You should be prepared to show your work. To demonstrate your learning, you should keep your code in source control, for example on GitHub or the University's GitLab instance, and your rough notes, including research notes, brainstorming, and drafting notes. You may be asked to submit your notes along with earlier drafts of their work, either through saved drafts or saved versions of a document. If the use of GenAI is suspected where not permitted, you may be asked to meet with your instructor or TA to provide explanations to support the submitted material as being your original work. Through this process, if you have not sufficiently supported your work, academic misconduct allegations may be brought to the Associate Dean.
In addition, you should be aware that the legal/copyright status of generative AI inputs and outputs is unclear. More information is available from the Copyright Advisory Committee: https://uwaterloo.ca/copyright-at-waterloo/teaching/generative-artificial-intelligence
Students are encouraged to reach out to campus supports if they need help with their coursework including:
Academic integrity: In order to maintain a culture of academic integrity, members of the University of Waterloo community are expected to promote honesty, trust, fairness, respect and responsibility. [Check the Office of Academic Integrity for more information.]
Grievance: A student who believes that a decision affecting some aspect of their university life has been unfair or unreasonable may have grounds for initiating a grievance. Read Policy 70, Student Petitions and Grievances, Section 4. When in doubt, please be certain to contact the department’s administrative assistant who will provide further assistance.
Discipline: A student is expected to know what constitutes academic integrity to avoid committing an academic offence, and to take responsibility for their actions. [Check the Office of Academic Integrity for more information.] A student who is unsure whether an action constitutes an offence, or who needs help in learning how to avoid offences (e.g., plagiarism, cheating) or about “rules” for group work/collaboration should seek guidance from the course instructor, academic advisor, or the undergraduate associate dean. For information on categories of offences and types of penalties, students should refer to Policy 71, Student Discipline. For typical penalties, check Guidelines for the Assessment of Penalties.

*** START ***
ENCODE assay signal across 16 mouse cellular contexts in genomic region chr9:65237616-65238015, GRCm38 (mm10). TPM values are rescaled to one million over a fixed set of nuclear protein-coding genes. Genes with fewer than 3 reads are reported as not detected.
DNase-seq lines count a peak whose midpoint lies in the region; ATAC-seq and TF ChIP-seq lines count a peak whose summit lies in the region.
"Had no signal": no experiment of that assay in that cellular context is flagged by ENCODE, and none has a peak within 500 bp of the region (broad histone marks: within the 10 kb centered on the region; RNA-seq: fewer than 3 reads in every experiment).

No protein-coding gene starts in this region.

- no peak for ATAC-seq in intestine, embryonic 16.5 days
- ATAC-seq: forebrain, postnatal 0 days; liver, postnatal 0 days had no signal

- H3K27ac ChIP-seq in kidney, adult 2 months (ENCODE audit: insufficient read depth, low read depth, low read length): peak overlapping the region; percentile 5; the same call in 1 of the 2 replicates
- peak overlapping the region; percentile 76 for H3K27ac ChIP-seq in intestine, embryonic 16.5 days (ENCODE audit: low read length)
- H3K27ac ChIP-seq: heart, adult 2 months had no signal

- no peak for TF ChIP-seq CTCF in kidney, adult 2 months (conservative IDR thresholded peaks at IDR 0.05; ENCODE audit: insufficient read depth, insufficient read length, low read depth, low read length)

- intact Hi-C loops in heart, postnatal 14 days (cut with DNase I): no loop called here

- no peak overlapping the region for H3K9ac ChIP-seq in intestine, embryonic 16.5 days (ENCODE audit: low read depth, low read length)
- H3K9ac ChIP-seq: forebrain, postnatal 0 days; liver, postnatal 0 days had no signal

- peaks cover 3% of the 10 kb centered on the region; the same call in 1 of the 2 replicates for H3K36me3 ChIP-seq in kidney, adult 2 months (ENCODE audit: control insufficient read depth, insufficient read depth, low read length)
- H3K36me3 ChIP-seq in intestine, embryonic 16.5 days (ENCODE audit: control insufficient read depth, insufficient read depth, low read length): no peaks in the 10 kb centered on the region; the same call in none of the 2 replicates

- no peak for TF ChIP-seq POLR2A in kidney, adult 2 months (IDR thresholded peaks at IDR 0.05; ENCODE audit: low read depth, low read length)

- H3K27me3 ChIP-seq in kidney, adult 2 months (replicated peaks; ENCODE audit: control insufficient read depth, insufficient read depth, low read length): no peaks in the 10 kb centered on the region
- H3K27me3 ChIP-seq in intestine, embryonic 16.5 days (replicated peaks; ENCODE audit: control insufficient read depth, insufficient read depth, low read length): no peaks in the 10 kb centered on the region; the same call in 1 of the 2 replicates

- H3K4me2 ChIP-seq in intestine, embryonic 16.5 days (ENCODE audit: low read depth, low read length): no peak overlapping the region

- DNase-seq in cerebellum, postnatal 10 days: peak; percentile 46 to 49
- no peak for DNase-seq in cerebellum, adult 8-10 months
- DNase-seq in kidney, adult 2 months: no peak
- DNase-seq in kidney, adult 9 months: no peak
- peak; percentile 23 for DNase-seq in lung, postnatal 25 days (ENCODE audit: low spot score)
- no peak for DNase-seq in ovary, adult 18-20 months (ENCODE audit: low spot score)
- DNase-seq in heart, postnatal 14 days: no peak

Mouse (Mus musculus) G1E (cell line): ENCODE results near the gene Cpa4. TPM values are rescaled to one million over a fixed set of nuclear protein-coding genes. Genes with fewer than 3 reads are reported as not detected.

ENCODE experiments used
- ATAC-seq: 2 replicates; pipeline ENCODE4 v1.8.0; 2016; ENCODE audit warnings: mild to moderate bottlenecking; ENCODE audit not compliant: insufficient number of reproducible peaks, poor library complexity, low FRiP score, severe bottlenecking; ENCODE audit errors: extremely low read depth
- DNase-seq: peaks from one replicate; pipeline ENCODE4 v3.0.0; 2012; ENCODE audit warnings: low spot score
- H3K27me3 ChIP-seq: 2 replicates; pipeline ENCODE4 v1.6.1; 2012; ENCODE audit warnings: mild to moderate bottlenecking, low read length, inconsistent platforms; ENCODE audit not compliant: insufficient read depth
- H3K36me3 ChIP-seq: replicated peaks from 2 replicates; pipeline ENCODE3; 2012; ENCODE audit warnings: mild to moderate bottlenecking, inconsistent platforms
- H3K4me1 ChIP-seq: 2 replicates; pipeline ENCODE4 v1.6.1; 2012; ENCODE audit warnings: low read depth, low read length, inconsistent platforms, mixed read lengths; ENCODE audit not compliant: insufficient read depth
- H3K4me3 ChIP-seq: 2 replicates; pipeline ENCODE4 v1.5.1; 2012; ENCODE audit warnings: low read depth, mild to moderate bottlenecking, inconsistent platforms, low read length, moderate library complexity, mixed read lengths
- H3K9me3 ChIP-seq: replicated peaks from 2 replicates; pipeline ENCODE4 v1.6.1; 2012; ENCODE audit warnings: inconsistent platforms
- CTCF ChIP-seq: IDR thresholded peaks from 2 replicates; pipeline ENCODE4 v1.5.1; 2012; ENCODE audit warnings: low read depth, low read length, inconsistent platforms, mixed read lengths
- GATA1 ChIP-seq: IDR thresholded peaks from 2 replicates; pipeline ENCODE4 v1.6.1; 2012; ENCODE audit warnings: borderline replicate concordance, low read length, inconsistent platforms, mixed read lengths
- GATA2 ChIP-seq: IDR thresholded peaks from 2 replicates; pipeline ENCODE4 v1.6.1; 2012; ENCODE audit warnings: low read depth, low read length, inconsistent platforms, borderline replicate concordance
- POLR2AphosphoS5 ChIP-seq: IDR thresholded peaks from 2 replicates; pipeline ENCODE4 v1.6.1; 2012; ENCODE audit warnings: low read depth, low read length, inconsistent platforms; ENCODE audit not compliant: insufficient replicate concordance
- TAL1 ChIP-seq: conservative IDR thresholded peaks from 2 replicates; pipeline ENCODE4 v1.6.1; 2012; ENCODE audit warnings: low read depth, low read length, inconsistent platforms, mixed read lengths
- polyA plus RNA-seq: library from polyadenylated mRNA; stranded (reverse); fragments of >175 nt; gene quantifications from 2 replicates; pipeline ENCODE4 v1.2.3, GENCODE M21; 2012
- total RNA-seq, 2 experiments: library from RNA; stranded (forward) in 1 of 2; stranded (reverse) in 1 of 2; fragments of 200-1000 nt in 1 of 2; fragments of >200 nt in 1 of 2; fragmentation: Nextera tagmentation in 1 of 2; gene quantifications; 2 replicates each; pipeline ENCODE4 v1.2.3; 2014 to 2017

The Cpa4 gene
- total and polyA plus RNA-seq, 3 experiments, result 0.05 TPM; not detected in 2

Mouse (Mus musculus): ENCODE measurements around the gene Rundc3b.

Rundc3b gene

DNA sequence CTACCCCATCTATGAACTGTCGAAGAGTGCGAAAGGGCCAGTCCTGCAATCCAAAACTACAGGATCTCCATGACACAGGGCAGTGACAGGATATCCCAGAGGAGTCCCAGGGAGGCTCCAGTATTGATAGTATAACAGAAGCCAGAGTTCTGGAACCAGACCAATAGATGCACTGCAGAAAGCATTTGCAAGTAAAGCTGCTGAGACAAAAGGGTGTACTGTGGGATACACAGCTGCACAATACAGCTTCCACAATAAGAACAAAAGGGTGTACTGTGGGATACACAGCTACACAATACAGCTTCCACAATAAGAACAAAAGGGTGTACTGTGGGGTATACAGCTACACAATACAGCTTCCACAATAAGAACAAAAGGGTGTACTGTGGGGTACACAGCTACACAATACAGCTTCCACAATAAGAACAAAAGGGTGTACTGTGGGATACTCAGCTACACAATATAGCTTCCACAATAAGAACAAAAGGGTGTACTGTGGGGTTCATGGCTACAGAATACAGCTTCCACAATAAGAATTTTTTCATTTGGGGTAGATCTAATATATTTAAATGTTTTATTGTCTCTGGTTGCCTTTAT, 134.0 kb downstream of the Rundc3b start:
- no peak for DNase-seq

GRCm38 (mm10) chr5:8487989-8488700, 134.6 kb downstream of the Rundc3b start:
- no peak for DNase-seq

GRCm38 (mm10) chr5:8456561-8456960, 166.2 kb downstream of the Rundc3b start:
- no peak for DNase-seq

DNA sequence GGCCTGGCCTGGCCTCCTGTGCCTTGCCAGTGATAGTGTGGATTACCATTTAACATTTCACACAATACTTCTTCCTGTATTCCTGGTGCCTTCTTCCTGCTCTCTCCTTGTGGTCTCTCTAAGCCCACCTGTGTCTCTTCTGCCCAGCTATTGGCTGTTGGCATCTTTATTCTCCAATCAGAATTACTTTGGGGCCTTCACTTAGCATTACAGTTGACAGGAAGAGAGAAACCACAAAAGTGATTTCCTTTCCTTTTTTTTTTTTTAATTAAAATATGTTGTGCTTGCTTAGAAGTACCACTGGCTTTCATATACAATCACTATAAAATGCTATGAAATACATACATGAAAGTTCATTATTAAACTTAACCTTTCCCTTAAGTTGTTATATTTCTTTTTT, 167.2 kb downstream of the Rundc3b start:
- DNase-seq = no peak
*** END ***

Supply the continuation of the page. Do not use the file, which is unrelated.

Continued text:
Appeals: A decision made or penalty imposed under Policy 70, Student Petitions and Grievances (other than a petition) or Policy 71, Student Discipline may be appealed if there is a ground. A student who believes they have a ground for an appeal should refer to Policy 72, Student Appeals.
Note for students with disabilities: AccessAbility Services, located in Needles Hall, Room 1401, collaborates with all academic departments to arrange appropriate accommodations for students with disabilities without compromising the academic integrity of the curriculum. If you require academic accommodations to lessen the impact of your disability, please register with AccessAbility Services at the beginning of each academic term.
Turnitin.com: Text matching software (Turnitin®) may be used to screen assignments in this course. Turnitin® is used to verify that all materials and sources in assignments are documented. Students' submissions are stored on a U.S. server, therefore students must be given an alternative (e.g., scaffolded assignment or annotated bibliography), if they are concerned about their privacy and/or security. Students will be given due notice, in the first week of the term and/or at the time assignment details are provided, about arrangements and alternatives for the use of Turnitin in this course.
It is the responsibility of the student to notify the instructor if they, in the first week of term or at the time assignment details are provided, wish to submit alternate assignment.